In Australia, there are numerous choices with regards to caring for a child outside the home, the toddler’s first exposure to other people besides the family. There are numerous options to choose from including kindergartens, playgroups, infant and child care centres. Each has its own set of advantages, depending on what the parent is looking for, what the child needs and can handle.
Some of the more popular options include kindergartens and child care centres. Although both terms are sometimes interchanged for one another, each has something different to offer. For parents, being able to differentiate between child care centres and kindergartens will help them make better choices for their young child or preschooler.
There are numerous differences between kindergartens and child care centres. For one, child care centres are not structured around a definite academic curriculum but are geared more towards looking after and taking care of the child and improving various skills in place of the working parents. These include enhancing motor skills, language and problem solving skills and teaching them how to interact with others. Child care centres are geared for children ages 7 and below. Some centres include infant care for infants aged from 2 to 18 months or programmes for preschoolers aged 3-6 years.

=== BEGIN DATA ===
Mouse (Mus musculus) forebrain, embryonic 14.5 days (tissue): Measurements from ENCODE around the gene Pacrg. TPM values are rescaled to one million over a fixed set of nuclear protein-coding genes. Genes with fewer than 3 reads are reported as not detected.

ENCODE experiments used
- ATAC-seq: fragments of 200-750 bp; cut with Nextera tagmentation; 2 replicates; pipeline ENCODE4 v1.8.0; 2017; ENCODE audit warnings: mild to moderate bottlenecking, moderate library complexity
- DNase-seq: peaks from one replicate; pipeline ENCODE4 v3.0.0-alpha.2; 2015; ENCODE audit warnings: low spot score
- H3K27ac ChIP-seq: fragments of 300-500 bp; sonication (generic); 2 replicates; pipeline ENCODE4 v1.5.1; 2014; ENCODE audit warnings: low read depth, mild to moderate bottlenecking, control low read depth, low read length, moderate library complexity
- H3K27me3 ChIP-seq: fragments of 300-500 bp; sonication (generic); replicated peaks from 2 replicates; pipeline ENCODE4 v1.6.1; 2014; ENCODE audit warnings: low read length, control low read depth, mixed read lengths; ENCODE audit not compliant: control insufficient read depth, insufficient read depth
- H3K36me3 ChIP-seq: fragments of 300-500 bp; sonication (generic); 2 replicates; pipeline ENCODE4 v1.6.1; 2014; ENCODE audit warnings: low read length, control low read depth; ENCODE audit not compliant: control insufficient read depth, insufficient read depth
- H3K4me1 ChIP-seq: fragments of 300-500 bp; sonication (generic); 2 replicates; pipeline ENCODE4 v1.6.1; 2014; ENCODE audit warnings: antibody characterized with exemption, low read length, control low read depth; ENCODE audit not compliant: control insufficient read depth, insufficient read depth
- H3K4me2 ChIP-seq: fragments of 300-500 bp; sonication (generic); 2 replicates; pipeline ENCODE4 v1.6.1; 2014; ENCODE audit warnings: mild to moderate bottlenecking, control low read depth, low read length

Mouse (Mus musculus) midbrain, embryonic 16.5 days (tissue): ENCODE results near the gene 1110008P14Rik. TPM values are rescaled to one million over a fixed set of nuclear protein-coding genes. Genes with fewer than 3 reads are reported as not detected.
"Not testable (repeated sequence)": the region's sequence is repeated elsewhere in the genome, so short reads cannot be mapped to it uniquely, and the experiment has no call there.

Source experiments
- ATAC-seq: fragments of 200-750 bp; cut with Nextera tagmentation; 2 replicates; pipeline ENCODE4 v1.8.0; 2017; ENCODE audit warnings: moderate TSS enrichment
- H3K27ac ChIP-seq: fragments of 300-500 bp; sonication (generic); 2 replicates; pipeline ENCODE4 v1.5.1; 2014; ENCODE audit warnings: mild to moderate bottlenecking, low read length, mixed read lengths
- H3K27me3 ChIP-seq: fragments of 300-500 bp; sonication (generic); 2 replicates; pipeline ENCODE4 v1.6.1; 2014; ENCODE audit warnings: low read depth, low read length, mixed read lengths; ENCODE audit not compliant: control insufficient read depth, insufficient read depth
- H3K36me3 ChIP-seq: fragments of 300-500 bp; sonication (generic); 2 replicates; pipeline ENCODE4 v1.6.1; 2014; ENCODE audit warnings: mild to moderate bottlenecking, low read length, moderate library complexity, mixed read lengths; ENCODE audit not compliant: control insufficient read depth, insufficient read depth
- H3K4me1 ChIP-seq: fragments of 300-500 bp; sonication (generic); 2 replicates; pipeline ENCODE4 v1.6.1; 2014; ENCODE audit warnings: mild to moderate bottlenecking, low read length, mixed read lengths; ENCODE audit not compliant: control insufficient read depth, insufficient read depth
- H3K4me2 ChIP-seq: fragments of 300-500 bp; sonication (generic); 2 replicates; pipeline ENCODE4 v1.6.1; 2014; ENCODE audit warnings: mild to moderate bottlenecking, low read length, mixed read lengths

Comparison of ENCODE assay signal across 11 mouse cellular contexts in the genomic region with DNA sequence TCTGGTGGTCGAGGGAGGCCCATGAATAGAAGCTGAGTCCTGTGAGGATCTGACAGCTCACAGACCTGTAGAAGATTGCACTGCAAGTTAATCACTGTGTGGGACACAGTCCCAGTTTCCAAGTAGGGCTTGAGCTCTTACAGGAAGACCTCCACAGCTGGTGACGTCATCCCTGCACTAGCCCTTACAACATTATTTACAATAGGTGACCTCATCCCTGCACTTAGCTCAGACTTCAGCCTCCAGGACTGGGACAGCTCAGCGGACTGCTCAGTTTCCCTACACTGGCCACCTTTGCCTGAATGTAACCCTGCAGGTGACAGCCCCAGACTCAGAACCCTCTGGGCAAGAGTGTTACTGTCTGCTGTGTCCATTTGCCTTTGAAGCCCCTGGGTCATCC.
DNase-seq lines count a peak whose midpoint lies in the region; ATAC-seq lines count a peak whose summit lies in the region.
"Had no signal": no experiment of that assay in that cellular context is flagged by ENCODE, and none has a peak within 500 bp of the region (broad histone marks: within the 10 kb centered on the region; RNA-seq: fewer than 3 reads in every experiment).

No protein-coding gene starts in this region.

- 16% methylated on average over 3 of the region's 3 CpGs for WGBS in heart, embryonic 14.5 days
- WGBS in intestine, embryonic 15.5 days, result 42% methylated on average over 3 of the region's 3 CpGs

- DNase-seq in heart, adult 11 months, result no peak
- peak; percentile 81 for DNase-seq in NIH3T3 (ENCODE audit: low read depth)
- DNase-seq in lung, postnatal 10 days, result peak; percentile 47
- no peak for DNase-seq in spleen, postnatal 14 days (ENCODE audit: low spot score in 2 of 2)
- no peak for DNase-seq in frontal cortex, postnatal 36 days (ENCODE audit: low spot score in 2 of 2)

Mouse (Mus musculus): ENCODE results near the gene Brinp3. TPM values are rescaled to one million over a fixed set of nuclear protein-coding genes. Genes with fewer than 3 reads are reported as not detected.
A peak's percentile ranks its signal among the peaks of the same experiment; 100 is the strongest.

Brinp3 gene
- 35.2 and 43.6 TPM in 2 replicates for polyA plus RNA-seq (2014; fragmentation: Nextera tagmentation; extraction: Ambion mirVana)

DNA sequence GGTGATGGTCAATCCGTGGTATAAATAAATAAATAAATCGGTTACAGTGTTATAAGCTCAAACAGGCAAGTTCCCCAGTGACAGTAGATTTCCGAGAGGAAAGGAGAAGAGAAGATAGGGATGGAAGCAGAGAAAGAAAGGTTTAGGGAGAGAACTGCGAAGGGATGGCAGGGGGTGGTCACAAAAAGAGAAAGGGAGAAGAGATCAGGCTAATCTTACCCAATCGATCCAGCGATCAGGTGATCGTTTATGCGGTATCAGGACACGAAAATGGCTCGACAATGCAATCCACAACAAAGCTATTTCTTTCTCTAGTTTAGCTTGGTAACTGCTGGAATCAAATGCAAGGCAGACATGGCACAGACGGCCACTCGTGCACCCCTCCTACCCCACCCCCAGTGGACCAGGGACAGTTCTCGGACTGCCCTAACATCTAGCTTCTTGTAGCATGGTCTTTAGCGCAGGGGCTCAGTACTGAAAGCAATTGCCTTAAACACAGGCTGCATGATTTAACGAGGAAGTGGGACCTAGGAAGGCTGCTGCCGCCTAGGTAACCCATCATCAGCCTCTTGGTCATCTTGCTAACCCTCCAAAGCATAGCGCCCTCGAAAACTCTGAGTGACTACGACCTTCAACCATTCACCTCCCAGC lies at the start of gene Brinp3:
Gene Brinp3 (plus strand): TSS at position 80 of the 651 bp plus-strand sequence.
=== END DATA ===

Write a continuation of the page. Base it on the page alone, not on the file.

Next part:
One of the main differences between kindergartens and child care centre is the number of hours they are open. Centres are normally open between 7 am until 7 pm during weekdays and until 2 pm during Saturdays. Being open for longer hours allows busy parents to be able to leave their child for several hours a day while they are at work. Local child centres can provide a number of programmes. These include full day care, half day care, flexible child care or student care programme.
On the other hand, kindergartens or schools for preschoolers, are open for much shorter periods during the day with a more rigorous academic program for preschoolers. Regular operating hours are between 8 am until 4 pm, with the day split into two sessions, with preschoolers coming into class for 3 to 4 hours a day for five days a week.
Parents have the option of choosing which of the sessions they choose to put their preschooler in. The normal age for admitting preschoolers is between 4 and 6 years of age. These preschoolers are put through a daily routine which involves improving their language, basic math and science skills, social interactions, problem solving skills as well as improving their creative side.
Preschoolers are taught English as the first language with an option of Malay, Tamil or Chinese as the Mother tongue language. The 3 year programme for a preschooler is charged for every term. Cost for sending a preschooler to kindergarten in Singapore is around $1200 for a 10 week term without subsidy, but is still mainly dependent on the name of the preschool.